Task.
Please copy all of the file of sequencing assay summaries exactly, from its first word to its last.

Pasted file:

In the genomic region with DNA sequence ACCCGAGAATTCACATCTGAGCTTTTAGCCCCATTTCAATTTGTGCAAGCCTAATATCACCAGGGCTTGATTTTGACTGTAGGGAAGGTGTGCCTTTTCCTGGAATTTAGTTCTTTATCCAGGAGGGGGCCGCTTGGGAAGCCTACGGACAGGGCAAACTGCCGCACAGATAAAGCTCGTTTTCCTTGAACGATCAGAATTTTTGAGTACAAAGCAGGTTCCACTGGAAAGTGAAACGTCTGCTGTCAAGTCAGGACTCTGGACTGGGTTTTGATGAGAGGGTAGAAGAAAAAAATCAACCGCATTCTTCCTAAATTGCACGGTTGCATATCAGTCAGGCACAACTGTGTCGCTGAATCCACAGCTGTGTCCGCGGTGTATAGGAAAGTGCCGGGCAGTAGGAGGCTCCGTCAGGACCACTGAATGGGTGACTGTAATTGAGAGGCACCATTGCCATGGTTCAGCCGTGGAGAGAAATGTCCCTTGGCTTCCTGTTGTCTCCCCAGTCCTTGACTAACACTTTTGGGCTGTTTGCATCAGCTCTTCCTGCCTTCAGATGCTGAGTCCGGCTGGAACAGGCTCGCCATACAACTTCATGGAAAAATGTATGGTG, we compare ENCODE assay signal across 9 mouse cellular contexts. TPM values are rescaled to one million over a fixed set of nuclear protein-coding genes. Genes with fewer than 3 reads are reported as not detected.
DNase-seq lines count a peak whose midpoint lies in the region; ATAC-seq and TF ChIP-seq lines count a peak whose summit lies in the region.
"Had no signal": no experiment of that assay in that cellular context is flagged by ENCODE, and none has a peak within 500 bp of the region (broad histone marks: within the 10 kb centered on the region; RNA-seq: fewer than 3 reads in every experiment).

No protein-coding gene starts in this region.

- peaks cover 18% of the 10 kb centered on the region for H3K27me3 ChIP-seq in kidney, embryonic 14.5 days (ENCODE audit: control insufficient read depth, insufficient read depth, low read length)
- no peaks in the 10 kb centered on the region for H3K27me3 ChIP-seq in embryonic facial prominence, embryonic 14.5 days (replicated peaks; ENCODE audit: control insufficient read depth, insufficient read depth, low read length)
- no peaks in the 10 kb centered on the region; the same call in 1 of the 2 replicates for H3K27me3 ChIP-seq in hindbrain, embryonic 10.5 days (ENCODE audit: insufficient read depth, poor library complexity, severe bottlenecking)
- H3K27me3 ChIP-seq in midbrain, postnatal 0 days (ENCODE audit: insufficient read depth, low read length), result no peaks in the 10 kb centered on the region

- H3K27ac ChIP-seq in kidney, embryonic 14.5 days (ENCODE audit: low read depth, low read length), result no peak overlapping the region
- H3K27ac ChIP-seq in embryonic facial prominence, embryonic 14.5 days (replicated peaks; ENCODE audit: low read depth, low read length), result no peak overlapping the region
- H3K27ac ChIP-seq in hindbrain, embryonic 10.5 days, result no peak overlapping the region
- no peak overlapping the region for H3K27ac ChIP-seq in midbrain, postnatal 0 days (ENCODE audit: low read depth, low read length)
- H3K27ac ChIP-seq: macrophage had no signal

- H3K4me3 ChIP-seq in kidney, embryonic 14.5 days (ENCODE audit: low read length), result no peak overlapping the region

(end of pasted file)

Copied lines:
In the genomic region with DNA sequence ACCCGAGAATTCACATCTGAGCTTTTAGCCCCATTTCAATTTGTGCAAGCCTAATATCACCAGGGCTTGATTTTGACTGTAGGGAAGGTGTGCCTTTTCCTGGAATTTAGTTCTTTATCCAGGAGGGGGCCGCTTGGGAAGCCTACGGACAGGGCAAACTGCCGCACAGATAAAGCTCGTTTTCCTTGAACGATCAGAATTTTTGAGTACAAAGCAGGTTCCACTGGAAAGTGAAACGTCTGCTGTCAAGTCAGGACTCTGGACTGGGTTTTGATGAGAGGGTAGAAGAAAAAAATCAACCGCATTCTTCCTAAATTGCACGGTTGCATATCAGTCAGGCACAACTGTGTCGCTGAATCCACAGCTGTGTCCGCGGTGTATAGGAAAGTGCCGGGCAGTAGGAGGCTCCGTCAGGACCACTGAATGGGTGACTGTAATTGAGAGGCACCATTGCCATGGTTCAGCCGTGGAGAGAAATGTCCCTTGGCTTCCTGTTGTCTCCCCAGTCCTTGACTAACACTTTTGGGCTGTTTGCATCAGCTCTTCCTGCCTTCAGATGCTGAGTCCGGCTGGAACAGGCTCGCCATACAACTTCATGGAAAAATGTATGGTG, we compare ENCODE assay signal across 9 mouse cellular contexts. TPM values are rescaled to one million over a fixed set of nuclear protein-coding genes. Genes with fewer than 3 reads are reported as not detected.
DNase-seq lines count a peak whose midpoint lies in the region; ATAC-seq and TF ChIP-seq lines count a peak whose summit lies in the region.
"Had no signal": no experiment of that assay in that cellular context is flagged by ENCODE, and none has a peak within 500 bp of the region (broad histone marks: within the 10 kb centered on the region; RNA-seq: fewer than 3 reads in every experiment).

No protein-coding gene starts in this region.

- peaks cover 18% of the 10 kb centered on the region for H3K27me3 ChIP-seq in kidney, embryonic 14.5 days (ENCODE audit: control insufficient read depth, insufficient read depth, low read length)
- no peaks in the 10 kb centered on the region for H3K27me3 ChIP-seq in embryonic facial prominence, embryonic 14.5 days (replicated peaks; ENCODE audit: control insufficient read depth, insufficient read depth, low read length)
- no peaks in the 10 kb centered on the region; the same call in 1 of the 2 replicates for H3K27me3 ChIP-seq in hindbrain, embryonic 10.5 days (ENCODE audit: insufficient read depth, poor library complexity, severe bottlenecking)
- H3K27me3 ChIP-seq in midbrain, postnatal 0 days (ENCODE audit: insufficient read depth, low read length), result no peaks in the 10 kb centered on the region

- H3K27ac ChIP-seq in kidney, embryonic 14.5 days (ENCODE audit: low read depth, low read length), result no peak overlapping the region
- H3K27ac ChIP-seq in embryonic facial prominence, embryonic 14.5 days (replicated peaks; ENCODE audit: low read depth, low read length), result no peak overlapping the region
- H3K27ac ChIP-seq in hindbrain, embryonic 10.5 days, result no peak overlapping the region
- no peak overlapping the region for H3K27ac ChIP-seq in midbrain, postnatal 0 days (ENCODE audit: low read depth, low read length)
- H3K27ac ChIP-seq: macrophage had no signal

- H3K4me3 ChIP-seq in kidney, embryonic 14.5 days (ENCODE audit: low read length), result no peak overlapping the region